Caitlin Rigney – A Christmas Story
My favorite Christmas movie without a doubt goes to A Christmas Story. Bob Clark upended the sentimental old order by making a film that almost every family can recognize and relate to over the holidays. I love how honest it is in its depiction of a family Christmas and how it has no apologies in telling the story. It was a Christmas tradition going to my aunts house on Christmas Day and sitting with my cousins in the den watching this movie marathon unfold on my grandfathers evergreen leather recliner. It connected all of us in a way I still can’t put my finger on – but I know it has to do with the Rigney sense of humor.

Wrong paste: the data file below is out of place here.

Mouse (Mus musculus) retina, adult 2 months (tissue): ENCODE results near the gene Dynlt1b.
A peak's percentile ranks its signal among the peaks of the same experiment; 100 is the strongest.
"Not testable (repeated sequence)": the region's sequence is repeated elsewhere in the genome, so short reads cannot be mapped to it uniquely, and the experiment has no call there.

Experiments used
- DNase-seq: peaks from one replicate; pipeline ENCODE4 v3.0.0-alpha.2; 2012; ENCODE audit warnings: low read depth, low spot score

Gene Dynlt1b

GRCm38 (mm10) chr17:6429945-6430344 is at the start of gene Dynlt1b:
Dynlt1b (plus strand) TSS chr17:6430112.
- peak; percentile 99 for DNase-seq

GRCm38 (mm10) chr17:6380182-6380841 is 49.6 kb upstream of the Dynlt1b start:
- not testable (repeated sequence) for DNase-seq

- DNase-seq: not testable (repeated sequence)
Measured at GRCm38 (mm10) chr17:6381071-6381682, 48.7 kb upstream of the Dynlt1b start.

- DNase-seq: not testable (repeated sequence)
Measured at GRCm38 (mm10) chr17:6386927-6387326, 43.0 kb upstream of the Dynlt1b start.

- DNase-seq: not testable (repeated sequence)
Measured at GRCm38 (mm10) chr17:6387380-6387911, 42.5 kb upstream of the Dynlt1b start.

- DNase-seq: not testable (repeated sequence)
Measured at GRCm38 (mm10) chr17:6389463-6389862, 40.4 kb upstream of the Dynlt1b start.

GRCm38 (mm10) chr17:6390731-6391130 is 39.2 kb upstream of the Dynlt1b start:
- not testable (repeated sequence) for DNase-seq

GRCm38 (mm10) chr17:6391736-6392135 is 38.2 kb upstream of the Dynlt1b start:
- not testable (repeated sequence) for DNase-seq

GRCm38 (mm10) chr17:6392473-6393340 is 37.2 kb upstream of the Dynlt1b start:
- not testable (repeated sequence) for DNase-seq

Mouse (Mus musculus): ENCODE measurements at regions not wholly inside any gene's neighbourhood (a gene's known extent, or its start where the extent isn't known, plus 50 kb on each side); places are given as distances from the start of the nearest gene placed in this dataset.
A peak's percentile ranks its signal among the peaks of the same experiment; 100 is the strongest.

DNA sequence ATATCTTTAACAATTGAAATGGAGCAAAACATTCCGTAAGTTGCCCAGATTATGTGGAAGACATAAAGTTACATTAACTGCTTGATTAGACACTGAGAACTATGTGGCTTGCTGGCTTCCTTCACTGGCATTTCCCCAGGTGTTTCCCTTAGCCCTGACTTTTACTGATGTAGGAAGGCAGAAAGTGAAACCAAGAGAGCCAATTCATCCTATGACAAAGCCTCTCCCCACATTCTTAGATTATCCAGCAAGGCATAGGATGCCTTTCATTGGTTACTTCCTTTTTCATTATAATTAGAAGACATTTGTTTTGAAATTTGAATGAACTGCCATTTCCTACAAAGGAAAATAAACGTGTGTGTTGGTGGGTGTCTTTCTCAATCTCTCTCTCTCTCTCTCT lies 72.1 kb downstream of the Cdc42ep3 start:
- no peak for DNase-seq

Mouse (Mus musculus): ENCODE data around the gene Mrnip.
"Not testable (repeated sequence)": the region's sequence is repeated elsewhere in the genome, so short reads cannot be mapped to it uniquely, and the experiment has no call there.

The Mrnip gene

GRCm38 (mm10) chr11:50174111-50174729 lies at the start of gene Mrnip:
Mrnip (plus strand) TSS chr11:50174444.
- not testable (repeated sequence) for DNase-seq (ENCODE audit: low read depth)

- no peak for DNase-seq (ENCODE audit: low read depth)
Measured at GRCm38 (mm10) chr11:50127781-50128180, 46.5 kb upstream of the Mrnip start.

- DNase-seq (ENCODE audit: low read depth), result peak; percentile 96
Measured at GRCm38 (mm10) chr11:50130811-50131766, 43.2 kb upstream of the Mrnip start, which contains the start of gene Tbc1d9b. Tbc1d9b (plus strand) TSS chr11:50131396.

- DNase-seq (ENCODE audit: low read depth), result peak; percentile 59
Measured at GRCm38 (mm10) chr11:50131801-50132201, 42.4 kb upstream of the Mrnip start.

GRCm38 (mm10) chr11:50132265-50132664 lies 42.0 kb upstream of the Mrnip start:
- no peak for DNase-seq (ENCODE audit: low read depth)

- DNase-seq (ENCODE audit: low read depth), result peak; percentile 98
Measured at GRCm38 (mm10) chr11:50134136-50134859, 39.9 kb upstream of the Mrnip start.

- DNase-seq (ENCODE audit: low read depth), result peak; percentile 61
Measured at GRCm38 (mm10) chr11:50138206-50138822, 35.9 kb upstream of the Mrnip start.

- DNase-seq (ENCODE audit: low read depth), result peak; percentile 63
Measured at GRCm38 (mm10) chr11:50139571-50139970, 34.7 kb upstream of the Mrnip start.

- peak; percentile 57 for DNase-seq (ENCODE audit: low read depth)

I mean how can one not connect or relate to childhood bullies, wanting that one very particular present from Santa, and the always hilarious turkey dinner failure. Everyone’s experienced it in their lives, whether they are willing to admit it to you or not. What I relish in in this classic tale is the scene where they are at the mall waiting in the excruciatingly long line to see Santa. As a kid I remember going to the mall to sit on Santa’s lap in order to make my parents satisfied, though I was secretly terrified of the big man in red and was told growing up never to talk to strangers. That moment in the film I relate to most. Every year I sat on Santa’s lap and every year I never knew what to say. How do I tell him what I want? And how do I talk to the coolest, most mysterious person in the world? Just like the moment in the film where Ralphie doesn’t know how to tell Santa what he truly wants more than anything in the world for Christmas. His dream present: an official Red Ryder, carbine action, two-hundred shot range air rifle. It shows the more accurate side of what it’s like to meet Santa in a mall. Its crowded, Santa just wants to go on break and they speed things along as quickly as possible so they don’t have to deal with you for too long.